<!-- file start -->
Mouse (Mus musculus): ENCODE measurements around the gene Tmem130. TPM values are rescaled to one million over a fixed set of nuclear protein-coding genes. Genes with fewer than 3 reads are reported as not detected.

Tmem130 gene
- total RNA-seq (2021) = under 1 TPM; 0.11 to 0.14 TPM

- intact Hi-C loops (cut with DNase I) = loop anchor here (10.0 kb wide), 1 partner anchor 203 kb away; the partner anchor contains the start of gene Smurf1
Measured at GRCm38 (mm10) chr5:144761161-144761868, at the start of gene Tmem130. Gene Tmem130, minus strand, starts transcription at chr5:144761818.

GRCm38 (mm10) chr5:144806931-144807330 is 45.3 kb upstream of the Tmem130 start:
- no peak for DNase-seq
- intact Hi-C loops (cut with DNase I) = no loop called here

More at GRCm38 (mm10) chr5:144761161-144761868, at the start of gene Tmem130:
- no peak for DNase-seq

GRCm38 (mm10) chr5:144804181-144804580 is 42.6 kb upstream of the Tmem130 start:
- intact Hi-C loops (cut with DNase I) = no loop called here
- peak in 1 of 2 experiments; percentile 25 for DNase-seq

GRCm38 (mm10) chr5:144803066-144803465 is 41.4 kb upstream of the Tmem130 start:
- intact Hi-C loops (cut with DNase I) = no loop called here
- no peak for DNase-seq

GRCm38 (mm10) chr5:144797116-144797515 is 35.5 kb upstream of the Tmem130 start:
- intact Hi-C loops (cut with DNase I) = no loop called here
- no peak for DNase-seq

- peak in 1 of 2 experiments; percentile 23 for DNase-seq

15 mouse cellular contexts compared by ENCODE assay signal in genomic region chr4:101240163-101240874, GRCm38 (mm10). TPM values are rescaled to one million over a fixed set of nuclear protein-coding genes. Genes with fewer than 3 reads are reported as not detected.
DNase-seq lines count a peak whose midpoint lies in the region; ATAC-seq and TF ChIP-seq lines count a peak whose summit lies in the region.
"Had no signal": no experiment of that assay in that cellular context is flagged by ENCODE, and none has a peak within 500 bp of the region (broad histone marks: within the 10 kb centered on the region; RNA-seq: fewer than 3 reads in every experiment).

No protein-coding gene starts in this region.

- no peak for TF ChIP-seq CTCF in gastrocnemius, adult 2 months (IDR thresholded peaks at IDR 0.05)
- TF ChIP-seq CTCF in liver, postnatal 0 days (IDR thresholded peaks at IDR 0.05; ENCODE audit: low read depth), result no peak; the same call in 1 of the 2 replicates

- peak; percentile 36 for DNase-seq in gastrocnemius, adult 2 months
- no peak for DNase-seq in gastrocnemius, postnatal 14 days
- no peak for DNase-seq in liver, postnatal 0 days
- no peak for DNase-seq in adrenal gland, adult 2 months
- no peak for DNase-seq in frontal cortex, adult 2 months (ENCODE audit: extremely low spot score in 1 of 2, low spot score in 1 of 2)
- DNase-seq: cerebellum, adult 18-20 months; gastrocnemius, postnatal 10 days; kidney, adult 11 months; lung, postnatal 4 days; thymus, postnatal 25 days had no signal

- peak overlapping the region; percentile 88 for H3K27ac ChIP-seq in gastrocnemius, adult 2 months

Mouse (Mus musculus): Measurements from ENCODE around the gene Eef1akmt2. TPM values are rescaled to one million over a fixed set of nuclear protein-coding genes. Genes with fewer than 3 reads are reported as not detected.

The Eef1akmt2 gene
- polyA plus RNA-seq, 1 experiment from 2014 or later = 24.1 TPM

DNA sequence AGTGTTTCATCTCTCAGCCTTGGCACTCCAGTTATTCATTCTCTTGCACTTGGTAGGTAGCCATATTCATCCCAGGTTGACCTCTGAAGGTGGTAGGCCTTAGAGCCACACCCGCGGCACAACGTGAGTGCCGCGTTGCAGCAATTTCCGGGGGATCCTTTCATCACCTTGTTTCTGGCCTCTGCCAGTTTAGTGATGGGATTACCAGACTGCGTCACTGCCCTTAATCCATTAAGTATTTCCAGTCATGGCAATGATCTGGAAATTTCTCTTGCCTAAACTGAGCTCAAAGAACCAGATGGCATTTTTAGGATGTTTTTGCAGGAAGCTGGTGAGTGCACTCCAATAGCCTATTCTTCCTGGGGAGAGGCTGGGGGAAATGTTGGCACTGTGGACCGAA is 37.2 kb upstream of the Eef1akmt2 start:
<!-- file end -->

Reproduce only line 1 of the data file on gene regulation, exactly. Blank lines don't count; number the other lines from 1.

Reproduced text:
Mouse (Mus musculus): ENCODE measurements around the gene Tmem130. TPM values are rescaled to one million over a fixed set of nuclear protein-coding genes. Genes with fewer than 3 reads are reported as not detected.